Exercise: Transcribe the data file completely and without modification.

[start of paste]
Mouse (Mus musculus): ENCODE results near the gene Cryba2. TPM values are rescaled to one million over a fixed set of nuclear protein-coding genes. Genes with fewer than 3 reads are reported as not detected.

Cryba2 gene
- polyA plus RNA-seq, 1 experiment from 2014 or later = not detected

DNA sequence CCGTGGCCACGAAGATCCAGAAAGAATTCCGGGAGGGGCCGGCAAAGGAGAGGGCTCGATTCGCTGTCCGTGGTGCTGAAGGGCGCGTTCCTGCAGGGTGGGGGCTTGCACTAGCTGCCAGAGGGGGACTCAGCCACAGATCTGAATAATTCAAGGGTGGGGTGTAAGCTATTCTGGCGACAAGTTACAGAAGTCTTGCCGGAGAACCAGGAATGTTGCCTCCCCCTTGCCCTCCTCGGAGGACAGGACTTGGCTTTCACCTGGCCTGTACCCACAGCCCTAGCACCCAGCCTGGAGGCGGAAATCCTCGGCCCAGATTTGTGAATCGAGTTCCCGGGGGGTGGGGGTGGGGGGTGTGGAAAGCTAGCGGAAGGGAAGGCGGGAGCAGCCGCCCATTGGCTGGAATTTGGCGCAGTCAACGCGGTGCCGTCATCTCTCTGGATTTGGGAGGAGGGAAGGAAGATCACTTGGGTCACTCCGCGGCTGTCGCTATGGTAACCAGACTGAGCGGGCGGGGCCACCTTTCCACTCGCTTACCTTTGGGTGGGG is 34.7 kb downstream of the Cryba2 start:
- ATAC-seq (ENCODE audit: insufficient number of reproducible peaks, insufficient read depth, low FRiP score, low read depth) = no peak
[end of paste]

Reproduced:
Mouse (Mus musculus): ENCODE results near the gene Cryba2. TPM values are rescaled to one million over a fixed set of nuclear protein-coding genes. Genes with fewer than 3 reads are reported as not detected.

Cryba2 gene
- polyA plus RNA-seq, 1 experiment from 2014 or later = not detected

DNA sequence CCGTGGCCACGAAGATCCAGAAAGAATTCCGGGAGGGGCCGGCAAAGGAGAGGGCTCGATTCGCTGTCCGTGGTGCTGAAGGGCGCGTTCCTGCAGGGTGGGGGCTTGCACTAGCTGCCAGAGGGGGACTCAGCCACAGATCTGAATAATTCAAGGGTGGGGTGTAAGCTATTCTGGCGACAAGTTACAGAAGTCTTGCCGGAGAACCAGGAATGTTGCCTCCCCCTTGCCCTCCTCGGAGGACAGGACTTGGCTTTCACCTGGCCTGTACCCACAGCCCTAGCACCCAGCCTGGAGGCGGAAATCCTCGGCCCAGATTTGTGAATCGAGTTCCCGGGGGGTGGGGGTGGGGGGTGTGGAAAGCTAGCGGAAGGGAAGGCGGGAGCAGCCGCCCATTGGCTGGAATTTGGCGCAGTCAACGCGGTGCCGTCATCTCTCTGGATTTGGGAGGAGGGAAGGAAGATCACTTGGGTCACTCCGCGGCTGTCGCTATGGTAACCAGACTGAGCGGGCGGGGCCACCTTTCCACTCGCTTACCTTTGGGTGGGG is 34.7 kb downstream of the Cryba2 start:
- ATAC-seq (ENCODE audit: insufficient number of reproducible peaks, insufficient read depth, low FRiP score, low read depth) = no peak